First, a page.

According to Uzumcu, the use of sarin in February 2017 raised concerns that Syria might have kept certain banned substances despite Assad’s government saying it surrendered its stockpile of chemical agents in 2013. Syria could have also redeveloped or reacquired them.
“Many Western countries are worried that the Syrian government continues to possess some of the precursors of sarin,” he said.
The OPCW chief’s comments came after a number of deadly suspected chemical attacks by Syrian government forces. Syria and ally Russia consistently deny that such incidents have taken place, or say that rebels fighting to unseat Assad are responsible.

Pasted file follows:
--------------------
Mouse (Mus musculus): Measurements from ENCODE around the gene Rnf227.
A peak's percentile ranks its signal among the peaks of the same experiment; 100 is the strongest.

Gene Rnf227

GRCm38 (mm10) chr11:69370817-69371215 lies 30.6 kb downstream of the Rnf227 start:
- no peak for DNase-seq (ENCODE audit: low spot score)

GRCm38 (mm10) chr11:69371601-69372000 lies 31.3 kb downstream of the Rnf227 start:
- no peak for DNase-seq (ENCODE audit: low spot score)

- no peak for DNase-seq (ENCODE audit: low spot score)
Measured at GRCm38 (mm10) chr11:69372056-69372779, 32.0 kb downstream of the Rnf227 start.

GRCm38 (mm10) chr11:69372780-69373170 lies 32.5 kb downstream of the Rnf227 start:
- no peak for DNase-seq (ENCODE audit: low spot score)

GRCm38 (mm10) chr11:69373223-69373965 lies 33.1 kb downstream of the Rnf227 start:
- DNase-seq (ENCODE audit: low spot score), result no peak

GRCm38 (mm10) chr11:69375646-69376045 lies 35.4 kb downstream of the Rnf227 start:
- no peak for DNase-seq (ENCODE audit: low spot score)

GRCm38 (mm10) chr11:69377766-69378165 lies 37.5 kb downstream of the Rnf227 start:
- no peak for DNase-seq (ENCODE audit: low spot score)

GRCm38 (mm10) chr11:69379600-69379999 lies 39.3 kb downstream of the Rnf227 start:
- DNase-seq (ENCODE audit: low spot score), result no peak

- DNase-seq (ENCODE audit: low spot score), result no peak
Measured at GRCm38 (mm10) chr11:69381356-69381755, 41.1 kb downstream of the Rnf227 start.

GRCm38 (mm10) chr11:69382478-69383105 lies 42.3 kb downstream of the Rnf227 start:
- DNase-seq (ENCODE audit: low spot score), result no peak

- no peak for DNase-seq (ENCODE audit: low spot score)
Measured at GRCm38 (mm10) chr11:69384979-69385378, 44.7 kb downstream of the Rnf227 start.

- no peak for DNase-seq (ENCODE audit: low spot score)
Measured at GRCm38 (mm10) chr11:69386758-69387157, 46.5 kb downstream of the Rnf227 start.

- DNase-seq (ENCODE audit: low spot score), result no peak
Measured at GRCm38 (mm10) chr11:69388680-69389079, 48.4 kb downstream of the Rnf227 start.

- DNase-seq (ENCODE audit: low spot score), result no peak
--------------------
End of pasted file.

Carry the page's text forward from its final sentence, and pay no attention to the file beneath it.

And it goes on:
After a recent attack northeast of Damascus that activists and aid groups said killed dozens, Russia and Syria were accused of holding up inspections and tampering with evidence.
Uzumcu said a key issue hindering the OPCW’s work was that its current mandate was to only determine whether such attacks have taken place, and not who carried them out.
In November, a Russian veto stripped the organization of a mechanism that had allowed it to probe and assign blame when banned chemicals were used.